Back in June, when the unmarked graves of children were found via ground-penetrating radar at the former Kamloops Indian Residential School, I was profoundly shocked, and I wanted to do something. I saw that two Indigenous people had created a Go Fund Me campaign to raise a comparatively small amount – I think their goal was about $25,000 – and I contributed what I could afford. The amounts grew so rapidly that they soon reached somewhere like $170,000, and were able to help two bands arrange for the ground-penetrating radar to search their areas.
I was thinking about that when I read recently in the New Humanitarian that Indigenous groups in the US have received a massive outpouring of support from ordinary people who had learned about their needs via media coverage of the pandemic, which hit Indigenous people very hard. Go Fund Me and others like PayPal has made it possible for all of us to be givers – philanthropists, even if we don’t have a lot to give individually.
In total, $32.2 million was donated to Indigenous communities through GoFundMe campaigns between March and October 2020. Of that total, ordinary people donated at least $8.7 million while another $23.4 million was donated to Indigenous communities from organizations.
A good chunk of that organizational amount may have come from MacKenzie Scott, who donated massive amounts of money to 286 groups, in the US and internationally, in June.
This level of support is a huge change. In 2019, just half of one percent of all philanthropic funds were directed towards Native communities, said Native Americans in Philanthropy executive director Erik Stegman ((Carry the Kettle First Nation – Nakoda).
“Native people care deeply about their relatives and relations and this kind of investment will help NAP support a growing network of Indigenous leadership in the philanthropic sector,” he said. “Together, we’re helping move money to Native people and organizations that are making a difference on the issues that matter to our communities — and we’re doing it with a focus on healing so that we can turn the tide on intergenerational trauma.”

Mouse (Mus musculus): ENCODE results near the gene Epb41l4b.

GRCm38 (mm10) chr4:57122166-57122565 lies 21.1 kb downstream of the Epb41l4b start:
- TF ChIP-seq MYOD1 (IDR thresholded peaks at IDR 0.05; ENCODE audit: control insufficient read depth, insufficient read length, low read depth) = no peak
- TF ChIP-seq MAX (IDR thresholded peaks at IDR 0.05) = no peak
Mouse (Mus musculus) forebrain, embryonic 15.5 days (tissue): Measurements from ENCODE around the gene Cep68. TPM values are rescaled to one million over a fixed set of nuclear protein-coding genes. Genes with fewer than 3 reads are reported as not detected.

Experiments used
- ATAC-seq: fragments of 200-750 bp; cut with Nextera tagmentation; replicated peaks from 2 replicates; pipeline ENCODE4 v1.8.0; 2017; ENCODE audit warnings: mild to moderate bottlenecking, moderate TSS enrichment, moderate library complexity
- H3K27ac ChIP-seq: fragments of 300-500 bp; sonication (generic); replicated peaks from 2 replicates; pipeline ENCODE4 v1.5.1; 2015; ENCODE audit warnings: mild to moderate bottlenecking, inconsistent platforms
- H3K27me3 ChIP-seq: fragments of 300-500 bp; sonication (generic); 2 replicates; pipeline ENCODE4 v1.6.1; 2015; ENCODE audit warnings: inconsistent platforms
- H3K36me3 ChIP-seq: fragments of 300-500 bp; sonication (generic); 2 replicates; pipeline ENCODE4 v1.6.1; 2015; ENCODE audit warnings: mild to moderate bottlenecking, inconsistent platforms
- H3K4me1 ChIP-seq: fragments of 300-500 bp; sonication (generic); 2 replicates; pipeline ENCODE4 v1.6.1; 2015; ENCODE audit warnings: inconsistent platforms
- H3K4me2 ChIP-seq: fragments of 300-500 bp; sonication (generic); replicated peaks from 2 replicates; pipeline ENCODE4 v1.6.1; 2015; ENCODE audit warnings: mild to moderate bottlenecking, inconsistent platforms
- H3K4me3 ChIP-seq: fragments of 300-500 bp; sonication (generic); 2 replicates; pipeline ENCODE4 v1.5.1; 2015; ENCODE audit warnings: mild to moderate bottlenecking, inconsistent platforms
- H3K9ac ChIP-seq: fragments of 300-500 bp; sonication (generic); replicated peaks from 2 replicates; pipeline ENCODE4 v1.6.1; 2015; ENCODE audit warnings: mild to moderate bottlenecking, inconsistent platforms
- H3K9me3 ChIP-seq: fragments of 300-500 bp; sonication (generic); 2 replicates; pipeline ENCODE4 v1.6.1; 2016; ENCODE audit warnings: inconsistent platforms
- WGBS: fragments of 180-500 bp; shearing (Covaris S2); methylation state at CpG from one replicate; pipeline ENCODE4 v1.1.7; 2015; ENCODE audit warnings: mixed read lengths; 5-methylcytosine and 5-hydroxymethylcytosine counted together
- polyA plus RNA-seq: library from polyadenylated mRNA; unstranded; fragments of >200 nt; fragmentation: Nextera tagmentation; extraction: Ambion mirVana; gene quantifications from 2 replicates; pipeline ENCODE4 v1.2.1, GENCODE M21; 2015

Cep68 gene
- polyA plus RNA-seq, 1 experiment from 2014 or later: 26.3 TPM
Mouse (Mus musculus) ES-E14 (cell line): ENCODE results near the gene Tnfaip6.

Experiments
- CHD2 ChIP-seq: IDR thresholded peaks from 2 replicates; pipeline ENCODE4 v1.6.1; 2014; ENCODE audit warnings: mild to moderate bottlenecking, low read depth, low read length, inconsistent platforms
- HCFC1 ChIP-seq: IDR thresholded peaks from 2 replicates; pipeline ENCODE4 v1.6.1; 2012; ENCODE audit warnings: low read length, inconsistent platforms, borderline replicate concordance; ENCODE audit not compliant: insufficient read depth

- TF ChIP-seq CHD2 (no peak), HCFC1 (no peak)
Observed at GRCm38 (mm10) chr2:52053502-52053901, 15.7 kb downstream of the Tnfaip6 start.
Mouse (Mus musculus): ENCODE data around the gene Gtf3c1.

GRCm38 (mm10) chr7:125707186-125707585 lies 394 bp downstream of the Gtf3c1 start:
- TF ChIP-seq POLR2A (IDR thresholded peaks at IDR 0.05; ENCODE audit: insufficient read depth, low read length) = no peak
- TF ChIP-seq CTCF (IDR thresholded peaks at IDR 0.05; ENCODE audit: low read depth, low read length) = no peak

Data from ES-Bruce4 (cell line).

“I’m very optimistic,” Stegman said of the massive donations. “There’s this consciousness in the public, across the board, that didn’t used to be there.”
Today, the median income for Native households on the reservations, $29,097, is less than half the median household for white Americans. Native Americans on and off reservation have the highest poverty rate of any race in the US, at 25.4% – compared with the US rate of 11.4%.
“We struggle day to day with an invisibility issue,” Stegman said. “The only thing most people really understand about our communities is what they get from their middle or high school textbook, which is not much and that’s often a really bad narrative. It tends to dwell on our historical traumas and not our contemporary cultural strengths.”
One of the stories that the New Humanitarian article shares is this one:
“On a cold April morning in Gallup, New Mexico – a small city surrounded by Indian reservations for the Zuni, Navajo, Acoma Pueblo, and Laguna Pueblo tribes – 31-year-old Krystal Curley (Navajo Nation) is in the driver’s seat of a 26-foot box truck.Curley is the executive director of Indigenous Lifeways – a Native-led non-profit that is ingrained in the communities it serves. Her truck is filled with blankets and pallets of canned water donated by American actor Sean Penn’s organisation, CORE. She left Gallup and in just 15 minutes was driving on the Navajo reservation – a sovereign entity larger in area than 10 US states.